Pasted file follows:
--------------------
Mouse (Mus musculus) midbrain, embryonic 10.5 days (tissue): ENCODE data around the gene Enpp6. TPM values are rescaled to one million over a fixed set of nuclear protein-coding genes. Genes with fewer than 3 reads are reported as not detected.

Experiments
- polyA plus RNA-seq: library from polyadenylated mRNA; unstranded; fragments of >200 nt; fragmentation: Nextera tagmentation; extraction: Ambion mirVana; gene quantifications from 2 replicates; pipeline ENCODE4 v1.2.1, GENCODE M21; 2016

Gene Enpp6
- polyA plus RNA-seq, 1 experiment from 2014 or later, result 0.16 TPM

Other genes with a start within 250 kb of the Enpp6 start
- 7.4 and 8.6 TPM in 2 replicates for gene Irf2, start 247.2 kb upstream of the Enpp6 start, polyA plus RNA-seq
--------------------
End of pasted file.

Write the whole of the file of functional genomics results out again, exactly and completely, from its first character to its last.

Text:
Mouse (Mus musculus) midbrain, embryonic 10.5 days (tissue): ENCODE data around the gene Enpp6. TPM values are rescaled to one million over a fixed set of nuclear protein-coding genes. Genes with fewer than 3 reads are reported as not detected.

Experiments
- polyA plus RNA-seq: library from polyadenylated mRNA; unstranded; fragments of >200 nt; fragmentation: Nextera tagmentation; extraction: Ambion mirVana; gene quantifications from 2 replicates; pipeline ENCODE4 v1.2.1, GENCODE M21; 2016

Gene Enpp6
- polyA plus RNA-seq, 1 experiment from 2014 or later, result 0.16 TPM

Other genes with a start within 250 kb of the Enpp6 start
- 7.4 and 8.6 TPM in 2 replicates for gene Irf2, start 247.2 kb upstream of the Enpp6 start, polyA plus RNA-seq